Polymorphisms in COX-2, NSAID use and risk of basal cell carcinoma in a prospective study of Danes

Ulla Birgitte Vogel, J. Christensen, H. Wallin, S. Friis, B. A. Nexø, A. Tjønneland

Research output: Contribution to journalJournal articleResearchpeer-review

Abstract

We investigated the risk of basal cell carcinoma (BCC) in relation to a number of single nucleotide polymorphisms in genes involved in the inflammatory response. A case-control study including 322 BCC cases and a similar number of controls was nested in a population-based prospective study of 57,053 individuals (aged 50-64 at inclusion) in Denmark. NSAID use was associated with a slightly decreased risk of BCC (IRR=0.85, 95% CI=0.66-1.10). We found that two polymorphisms in COX-2, COX-2 A-1195G and T8473C were associated with risk of BCC. Carriers of the variant allele of COX-2 A-1195G had lower risk of BCC than homozygous wild type carriers (IRR=0.54, 95% CI=0.47-0.89). Homozygous carriers of the variant allele of COX-2 T8473C were at 2.27-fold higher risk of BCC (95% CI = 1.31-3.92) than homozygous wild type allele carriers. The polymorphisms IL6 G-174C, IL8 T-251A, PPARy2 Pro(12)Ala, ILI beta T-31C, and IL10 C-592A were not associated with risk of BCC. We found no statistically significant interaction between polymorphisms and NSAID use in relation to risk of BCC. While it cannot be ruled out that the present findings are due to chance, the results indicate that high COX-2 expression may increase risk of BCC while NSAID use may be protective. (c) 2007 Elsevier B.V. All rights reserved.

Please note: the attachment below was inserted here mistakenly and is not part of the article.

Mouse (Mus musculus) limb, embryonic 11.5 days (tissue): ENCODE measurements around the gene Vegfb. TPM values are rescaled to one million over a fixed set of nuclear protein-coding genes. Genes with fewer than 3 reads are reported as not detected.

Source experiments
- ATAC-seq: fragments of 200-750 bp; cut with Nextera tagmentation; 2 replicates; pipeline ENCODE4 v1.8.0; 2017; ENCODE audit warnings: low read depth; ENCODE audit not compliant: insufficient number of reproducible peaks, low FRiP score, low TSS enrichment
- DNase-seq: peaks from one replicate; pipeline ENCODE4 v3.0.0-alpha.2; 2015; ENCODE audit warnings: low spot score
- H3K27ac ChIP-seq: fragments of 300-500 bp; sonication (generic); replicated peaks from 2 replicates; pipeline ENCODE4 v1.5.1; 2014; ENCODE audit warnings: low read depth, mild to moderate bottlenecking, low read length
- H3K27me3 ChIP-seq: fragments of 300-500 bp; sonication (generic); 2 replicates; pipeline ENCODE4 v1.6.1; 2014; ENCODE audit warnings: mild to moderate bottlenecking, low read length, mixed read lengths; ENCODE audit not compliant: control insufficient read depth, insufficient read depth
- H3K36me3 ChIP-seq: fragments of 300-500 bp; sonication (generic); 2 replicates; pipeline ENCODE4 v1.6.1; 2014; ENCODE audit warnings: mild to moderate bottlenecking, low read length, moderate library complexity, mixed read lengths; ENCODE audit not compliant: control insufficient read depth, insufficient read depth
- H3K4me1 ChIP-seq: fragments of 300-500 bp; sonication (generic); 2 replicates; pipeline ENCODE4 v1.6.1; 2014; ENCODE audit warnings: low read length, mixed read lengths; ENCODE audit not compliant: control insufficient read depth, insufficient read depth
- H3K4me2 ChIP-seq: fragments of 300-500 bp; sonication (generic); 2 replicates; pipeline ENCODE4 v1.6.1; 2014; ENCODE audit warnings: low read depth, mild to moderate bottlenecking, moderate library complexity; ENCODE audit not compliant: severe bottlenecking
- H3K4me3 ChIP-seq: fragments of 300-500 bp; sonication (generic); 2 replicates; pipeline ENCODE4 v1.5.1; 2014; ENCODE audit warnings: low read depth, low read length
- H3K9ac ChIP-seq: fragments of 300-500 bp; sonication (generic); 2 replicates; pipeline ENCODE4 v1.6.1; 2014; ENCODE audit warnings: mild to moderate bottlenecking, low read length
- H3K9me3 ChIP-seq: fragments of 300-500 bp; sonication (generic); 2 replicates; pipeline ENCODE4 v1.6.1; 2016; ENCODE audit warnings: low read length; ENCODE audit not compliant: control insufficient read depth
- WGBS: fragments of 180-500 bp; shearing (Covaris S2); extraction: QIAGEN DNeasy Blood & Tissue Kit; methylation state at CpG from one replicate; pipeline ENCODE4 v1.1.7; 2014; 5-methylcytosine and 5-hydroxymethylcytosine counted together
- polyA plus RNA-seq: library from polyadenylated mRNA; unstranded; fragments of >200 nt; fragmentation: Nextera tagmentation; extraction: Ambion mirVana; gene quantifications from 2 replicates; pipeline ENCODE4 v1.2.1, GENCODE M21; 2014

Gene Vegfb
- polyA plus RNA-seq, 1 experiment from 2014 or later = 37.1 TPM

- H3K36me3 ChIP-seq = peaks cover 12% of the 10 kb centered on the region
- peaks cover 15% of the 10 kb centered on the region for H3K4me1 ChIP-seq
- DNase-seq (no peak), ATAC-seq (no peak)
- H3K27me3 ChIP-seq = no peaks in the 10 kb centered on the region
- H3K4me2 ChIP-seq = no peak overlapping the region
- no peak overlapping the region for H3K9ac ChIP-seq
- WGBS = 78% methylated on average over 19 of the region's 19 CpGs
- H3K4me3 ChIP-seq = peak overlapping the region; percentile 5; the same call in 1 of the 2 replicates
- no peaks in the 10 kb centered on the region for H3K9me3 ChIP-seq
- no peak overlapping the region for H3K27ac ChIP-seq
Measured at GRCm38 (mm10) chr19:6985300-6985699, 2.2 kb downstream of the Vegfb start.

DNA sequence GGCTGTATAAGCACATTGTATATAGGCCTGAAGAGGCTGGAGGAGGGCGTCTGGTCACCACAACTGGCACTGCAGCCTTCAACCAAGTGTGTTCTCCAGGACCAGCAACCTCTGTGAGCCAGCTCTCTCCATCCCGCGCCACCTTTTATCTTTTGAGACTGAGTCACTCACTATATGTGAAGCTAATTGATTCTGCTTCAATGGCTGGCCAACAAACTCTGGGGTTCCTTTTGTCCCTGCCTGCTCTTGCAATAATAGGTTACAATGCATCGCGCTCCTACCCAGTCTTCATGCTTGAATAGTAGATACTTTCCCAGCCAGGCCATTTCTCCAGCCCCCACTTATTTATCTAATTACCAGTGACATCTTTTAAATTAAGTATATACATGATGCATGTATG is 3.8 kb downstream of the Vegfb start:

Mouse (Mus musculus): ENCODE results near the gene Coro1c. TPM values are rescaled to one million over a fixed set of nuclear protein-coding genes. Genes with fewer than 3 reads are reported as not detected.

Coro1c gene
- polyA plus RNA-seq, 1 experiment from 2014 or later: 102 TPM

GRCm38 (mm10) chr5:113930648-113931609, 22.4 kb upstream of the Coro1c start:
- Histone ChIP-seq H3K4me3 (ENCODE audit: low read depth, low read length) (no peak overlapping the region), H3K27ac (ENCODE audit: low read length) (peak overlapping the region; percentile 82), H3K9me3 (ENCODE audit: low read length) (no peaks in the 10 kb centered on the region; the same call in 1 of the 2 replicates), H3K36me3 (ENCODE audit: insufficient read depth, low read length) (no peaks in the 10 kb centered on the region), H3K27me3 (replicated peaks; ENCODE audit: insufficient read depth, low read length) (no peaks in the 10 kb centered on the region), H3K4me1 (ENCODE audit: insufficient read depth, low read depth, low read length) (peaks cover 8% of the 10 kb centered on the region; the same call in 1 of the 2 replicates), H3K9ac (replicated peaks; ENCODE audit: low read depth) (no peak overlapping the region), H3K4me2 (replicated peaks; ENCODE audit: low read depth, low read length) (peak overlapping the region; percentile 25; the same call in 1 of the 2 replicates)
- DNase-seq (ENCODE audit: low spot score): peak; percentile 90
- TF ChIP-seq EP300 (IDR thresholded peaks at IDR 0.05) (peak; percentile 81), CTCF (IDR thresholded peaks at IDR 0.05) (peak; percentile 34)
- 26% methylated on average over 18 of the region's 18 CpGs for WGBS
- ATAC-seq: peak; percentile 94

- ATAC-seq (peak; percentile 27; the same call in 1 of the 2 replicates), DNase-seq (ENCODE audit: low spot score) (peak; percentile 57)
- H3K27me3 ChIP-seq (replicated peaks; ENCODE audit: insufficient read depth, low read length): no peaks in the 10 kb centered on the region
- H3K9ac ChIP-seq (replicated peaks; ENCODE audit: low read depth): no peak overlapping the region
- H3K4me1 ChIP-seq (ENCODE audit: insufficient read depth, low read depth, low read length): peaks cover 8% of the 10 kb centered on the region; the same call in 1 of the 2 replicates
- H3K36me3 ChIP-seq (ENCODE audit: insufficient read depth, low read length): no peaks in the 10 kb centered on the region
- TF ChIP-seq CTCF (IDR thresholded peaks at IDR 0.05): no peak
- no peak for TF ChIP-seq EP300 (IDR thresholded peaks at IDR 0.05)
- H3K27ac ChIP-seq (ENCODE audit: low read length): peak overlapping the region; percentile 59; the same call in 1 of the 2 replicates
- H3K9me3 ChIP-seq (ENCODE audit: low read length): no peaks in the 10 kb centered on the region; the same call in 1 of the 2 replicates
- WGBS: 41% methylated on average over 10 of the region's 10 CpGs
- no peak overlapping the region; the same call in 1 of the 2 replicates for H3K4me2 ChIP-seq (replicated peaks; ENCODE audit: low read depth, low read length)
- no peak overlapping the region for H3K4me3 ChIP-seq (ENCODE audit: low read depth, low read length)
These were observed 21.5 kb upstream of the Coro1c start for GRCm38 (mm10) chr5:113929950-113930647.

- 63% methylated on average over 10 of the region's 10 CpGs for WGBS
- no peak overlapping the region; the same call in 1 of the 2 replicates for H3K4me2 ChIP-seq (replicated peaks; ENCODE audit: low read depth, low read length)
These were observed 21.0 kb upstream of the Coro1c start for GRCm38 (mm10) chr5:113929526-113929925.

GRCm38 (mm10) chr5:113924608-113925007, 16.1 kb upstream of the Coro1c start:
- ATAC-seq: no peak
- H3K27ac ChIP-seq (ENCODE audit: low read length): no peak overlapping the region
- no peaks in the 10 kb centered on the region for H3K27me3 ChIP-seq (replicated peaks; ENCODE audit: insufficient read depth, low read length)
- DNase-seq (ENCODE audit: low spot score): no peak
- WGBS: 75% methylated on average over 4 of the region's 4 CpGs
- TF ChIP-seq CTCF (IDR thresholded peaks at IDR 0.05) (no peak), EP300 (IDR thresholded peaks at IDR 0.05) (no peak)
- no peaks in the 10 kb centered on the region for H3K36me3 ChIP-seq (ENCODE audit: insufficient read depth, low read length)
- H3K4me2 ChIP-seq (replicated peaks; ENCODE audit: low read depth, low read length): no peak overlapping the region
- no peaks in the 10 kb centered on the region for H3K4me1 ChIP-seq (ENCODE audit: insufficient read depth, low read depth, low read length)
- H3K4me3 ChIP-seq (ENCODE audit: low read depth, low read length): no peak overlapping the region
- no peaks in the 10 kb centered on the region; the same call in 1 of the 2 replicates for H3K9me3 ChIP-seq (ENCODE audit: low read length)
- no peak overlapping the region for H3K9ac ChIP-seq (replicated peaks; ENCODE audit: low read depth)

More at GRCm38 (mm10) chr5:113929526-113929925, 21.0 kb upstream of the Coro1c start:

Original languageEnglish
JournalMutation research
Volume617
Issue number1-2
Pages (from-to)138-146
ISSN0027-5107
DOIs
Publication statusPublished - 2007
Externally publishedYes

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